• I think it’s worth using decent quality socks. They tend to make the finished article feel softer and cuddlier and are also more forgiving of any little stitching slip ups.
  • In fact, it’s worth using decent quality everything. Your sewing experience and your finished article will be so much nicer if you have sharp scissors, good quality thread and specialised soft toy stuffing.

My Sock Monkey Gallery

Sock Monkey the First
My first ever Sock Monkey

This was my first ever attempt at a Sock Monkey, and the fact that it came out pretty well says something for how easy it is to do. I went for spots rather than stripes, and a contrasting heel and toe. This wasn’t top quality though, made with cheap socks and some stuffing I pulled out of a cushion on my sofa because I was too impatient to wait until I could get to a haberdashers to buy the real thing.

Stripey Sock Monkey
Stripes

There were a few more monkeys between the first and this one, so by now I felt able to cope with stripes. This was made for my teenage niece so I used brightly coloured socks from one of her favourite shops. It does look a bit on the thin side – I have a tendency to under-stuff – but in this case it helps stripey monkey to fit into my niece’s suitcase while she is off travelling.

Mini Sock Monkey
Baby Sock Monkey

A tiny sock monkey made using baby socks, for 12-18 months I think. This was made for an adult, but would also be great for a baby (although for safety you would have to use something other than buttons for eyes – small pieces of felt can work well.)

Our Wedding in Sock Monkeys

The ultimate sock monkey creation: our family as sock monkeys. This represents our wedding, and the groom monkey is actually made out of the socks my husband wore at our wedding. The eyes are buttons from the cuffs of his wedding jacket. (The hat was a misguided attempt to lighten it up a bit, and has since been lost.) The bride monkey is patterned with flamingoes because we were married at the Flamingo Hotel (that’s the one I had to reverse the cutting pattern for.) And the baby monkey is our little boy, who was at our wedding too (oops!)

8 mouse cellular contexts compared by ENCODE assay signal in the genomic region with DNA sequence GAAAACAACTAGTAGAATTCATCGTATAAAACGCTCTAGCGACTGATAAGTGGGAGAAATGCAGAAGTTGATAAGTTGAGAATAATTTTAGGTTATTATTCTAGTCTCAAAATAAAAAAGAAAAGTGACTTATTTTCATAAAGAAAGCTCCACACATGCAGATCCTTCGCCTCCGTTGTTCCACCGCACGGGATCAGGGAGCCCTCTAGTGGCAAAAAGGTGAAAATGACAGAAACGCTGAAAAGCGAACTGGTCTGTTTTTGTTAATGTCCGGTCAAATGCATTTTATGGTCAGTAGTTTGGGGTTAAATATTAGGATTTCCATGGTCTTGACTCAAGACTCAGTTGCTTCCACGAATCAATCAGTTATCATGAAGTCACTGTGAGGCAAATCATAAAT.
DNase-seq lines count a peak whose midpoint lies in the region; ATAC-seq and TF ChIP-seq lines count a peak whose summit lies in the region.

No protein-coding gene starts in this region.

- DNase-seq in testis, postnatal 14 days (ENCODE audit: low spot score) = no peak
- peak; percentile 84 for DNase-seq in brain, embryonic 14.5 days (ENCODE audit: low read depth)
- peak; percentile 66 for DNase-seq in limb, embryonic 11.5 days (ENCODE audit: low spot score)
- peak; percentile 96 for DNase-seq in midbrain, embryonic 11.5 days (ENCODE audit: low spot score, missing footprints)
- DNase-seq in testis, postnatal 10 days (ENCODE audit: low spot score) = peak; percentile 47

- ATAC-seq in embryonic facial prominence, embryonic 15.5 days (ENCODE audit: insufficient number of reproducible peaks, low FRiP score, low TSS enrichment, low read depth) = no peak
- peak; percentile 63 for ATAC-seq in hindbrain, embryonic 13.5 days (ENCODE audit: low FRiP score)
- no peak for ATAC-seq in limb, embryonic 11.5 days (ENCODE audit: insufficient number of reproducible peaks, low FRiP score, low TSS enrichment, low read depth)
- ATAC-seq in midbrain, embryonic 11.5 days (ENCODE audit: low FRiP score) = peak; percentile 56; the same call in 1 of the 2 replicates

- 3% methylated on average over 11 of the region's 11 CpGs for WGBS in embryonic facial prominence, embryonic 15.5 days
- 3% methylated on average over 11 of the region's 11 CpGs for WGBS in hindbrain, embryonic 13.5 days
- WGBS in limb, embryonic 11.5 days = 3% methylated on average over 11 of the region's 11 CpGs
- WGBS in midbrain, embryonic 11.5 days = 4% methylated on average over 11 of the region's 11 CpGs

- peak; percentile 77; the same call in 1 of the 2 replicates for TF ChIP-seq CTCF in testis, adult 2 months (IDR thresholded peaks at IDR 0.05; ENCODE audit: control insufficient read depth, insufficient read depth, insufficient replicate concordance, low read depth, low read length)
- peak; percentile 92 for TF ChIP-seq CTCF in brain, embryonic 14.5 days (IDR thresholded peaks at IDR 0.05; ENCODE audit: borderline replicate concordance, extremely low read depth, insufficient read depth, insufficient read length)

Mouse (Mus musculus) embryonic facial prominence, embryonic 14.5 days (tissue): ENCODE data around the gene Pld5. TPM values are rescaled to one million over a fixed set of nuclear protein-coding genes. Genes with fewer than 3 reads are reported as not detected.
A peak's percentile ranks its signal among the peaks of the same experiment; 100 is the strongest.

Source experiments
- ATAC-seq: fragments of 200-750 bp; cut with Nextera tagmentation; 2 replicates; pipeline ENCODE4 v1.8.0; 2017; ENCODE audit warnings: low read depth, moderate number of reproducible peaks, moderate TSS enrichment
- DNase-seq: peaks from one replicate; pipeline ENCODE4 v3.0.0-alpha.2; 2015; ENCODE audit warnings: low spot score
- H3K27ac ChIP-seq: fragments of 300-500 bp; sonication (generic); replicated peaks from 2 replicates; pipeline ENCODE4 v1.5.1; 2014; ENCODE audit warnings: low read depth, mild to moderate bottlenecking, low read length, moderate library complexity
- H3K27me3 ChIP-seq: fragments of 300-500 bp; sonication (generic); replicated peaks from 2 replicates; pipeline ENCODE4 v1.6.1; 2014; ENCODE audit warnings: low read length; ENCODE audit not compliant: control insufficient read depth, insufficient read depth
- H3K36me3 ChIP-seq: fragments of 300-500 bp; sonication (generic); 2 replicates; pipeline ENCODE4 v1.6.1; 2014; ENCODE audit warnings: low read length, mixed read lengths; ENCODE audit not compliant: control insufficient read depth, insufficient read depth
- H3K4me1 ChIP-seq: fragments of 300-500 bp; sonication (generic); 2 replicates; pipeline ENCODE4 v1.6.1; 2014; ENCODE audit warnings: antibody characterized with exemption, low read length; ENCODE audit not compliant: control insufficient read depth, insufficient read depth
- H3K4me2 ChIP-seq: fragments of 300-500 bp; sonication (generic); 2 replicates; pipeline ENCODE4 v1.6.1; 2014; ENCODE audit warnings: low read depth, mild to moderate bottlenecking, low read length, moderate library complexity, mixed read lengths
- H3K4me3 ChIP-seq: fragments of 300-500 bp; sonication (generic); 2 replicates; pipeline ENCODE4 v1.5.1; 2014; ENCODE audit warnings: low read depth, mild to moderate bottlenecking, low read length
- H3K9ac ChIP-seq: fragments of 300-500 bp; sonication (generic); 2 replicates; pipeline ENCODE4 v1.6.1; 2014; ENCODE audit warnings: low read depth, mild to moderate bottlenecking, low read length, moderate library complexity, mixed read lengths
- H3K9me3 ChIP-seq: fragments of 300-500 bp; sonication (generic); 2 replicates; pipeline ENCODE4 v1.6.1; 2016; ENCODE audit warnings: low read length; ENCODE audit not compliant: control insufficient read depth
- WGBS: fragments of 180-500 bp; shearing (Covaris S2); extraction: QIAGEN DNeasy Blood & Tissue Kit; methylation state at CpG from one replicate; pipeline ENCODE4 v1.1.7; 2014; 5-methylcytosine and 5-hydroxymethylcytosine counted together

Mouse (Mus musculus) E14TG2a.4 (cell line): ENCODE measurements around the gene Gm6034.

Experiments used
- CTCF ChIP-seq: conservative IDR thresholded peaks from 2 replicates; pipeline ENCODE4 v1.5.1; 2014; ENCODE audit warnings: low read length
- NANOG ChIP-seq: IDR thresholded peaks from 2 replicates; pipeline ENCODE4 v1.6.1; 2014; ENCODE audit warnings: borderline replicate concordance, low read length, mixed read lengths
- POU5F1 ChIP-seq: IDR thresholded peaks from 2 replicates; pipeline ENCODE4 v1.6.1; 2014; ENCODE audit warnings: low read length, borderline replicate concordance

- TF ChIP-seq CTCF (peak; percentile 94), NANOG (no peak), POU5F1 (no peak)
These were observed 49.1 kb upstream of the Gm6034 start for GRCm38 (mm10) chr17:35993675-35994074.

Now it’s time for you to give it a try – but be warned, once you start, you won’t be able to stop.

Here’s Some I Made Earlier

Last Christmas a lot of the presents we gave were handmade (by me.)  In fact, most of them were.

I don’t quite know where the idea for giving only handmade gifts came from.  It might have been that I was feeling disillusioned with the whole Christmas shopping experience.   In the run up to Christmas, shops are full of things that no-one really wants or will ever use, many of them specifically created to fill non-existent gaps in people’s stockings.  Much as I love shopping, I can’t get excited by spending money on something that will end up gathering dust in the back of someone’s cupboard.

It may also have been partly prompted by a desire to keep our credit card bill at a manageable level.

But mostly it was because I enjoy making things, and I kept coming across good ideas.  I won’t deny that it was a massive undertaking, beginning in August and only completed – in a bit of a panic – just before the day itself (by which time it had become clear that making my own wrapping paper was probably a step too far.)

It was hard work, very time consuming, but ultimately quite satisfying, and – I think – appreciated.

Behold the fruits of my labours:

Presents
Handmade Presents Christmas 2010

In traditional left-to-right, top-to-bottom fashion, you should be able to see: skittles, colouring books, photo calendars, story books, a cookbook with spice mixes, puzzle books, bath fizzers, flavoured vodkas, marmalade, cupcake flannels, juggling balls, taggie blanket, jingle cube, handmade cards, photos, paper wallets, pen pots, apron, car seat tidy, “moment of calm” bags, seed paper shapes, cookie mixes, mobile phone holder, book safe, sewing kit, handbag bra, folding bag, pints of socks, curry mixes, shortbread, fish seeds, stress ball, record bowls, sock monkeys, surprise balls, and a ring pull bracelet.

If you feel inspired and want to get started early for Christmas 2011, keep watching.  I’ll be posting links, photos, instructions and ideas for some of these creations anon.